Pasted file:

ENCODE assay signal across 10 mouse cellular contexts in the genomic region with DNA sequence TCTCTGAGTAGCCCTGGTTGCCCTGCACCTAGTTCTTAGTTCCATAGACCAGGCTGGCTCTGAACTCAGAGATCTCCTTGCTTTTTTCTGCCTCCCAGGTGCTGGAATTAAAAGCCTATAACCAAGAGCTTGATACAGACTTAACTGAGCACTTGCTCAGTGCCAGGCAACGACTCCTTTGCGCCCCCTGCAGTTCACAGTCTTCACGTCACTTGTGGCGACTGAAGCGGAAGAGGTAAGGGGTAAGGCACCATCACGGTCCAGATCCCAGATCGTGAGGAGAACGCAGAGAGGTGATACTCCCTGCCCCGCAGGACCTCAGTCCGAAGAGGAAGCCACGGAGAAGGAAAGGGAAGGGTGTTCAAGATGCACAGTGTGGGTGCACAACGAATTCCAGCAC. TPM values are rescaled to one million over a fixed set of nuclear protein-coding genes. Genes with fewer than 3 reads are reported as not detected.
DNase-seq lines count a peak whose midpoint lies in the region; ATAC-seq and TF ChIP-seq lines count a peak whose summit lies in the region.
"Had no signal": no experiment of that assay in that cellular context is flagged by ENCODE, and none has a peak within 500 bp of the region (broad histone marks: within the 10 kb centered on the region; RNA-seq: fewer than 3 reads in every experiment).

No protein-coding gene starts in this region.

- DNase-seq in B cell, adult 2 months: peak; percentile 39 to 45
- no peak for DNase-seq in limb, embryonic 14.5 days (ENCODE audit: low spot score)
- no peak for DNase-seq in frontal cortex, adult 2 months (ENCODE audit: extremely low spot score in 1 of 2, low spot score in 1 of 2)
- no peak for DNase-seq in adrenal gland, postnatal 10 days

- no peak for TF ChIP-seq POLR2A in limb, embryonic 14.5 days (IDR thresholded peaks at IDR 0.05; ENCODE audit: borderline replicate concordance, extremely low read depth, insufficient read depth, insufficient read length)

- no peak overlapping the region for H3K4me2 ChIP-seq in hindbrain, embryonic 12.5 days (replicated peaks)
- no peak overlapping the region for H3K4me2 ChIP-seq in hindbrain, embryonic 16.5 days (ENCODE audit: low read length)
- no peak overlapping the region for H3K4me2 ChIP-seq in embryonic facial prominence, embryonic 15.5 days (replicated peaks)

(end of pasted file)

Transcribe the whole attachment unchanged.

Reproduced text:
ENCODE assay signal across 10 mouse cellular contexts in the genomic region with DNA sequence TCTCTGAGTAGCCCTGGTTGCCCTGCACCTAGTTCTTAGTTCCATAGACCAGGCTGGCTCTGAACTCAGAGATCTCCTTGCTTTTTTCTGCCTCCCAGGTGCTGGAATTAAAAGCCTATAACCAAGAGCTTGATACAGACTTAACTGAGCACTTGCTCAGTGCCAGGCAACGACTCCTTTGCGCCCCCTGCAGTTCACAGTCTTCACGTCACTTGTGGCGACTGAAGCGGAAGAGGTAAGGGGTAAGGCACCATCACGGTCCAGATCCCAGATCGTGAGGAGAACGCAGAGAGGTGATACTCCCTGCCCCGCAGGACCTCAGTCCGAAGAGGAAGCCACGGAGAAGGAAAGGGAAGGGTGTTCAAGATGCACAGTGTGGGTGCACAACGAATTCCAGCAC. TPM values are rescaled to one million over a fixed set of nuclear protein-coding genes. Genes with fewer than 3 reads are reported as not detected.
DNase-seq lines count a peak whose midpoint lies in the region; ATAC-seq and TF ChIP-seq lines count a peak whose summit lies in the region.
"Had no signal": no experiment of that assay in that cellular context is flagged by ENCODE, and none has a peak within 500 bp of the region (broad histone marks: within the 10 kb centered on the region; RNA-seq: fewer than 3 reads in every experiment).

No protein-coding gene starts in this region.

- DNase-seq in B cell, adult 2 months: peak; percentile 39 to 45
- no peak for DNase-seq in limb, embryonic 14.5 days (ENCODE audit: low spot score)
- no peak for DNase-seq in frontal cortex, adult 2 months (ENCODE audit: extremely low spot score in 1 of 2, low spot score in 1 of 2)
- no peak for DNase-seq in adrenal gland, postnatal 10 days

- no peak for TF ChIP-seq POLR2A in limb, embryonic 14.5 days (IDR thresholded peaks at IDR 0.05; ENCODE audit: borderline replicate concordance, extremely low read depth, insufficient read depth, insufficient read length)

- no peak overlapping the region for H3K4me2 ChIP-seq in hindbrain, embryonic 12.5 days (replicated peaks)
- no peak overlapping the region for H3K4me2 ChIP-seq in hindbrain, embryonic 16.5 days (ENCODE audit: low read length)
- no peak overlapping the region for H3K4me2 ChIP-seq in embryonic facial prominence, embryonic 15.5 days (replicated peaks)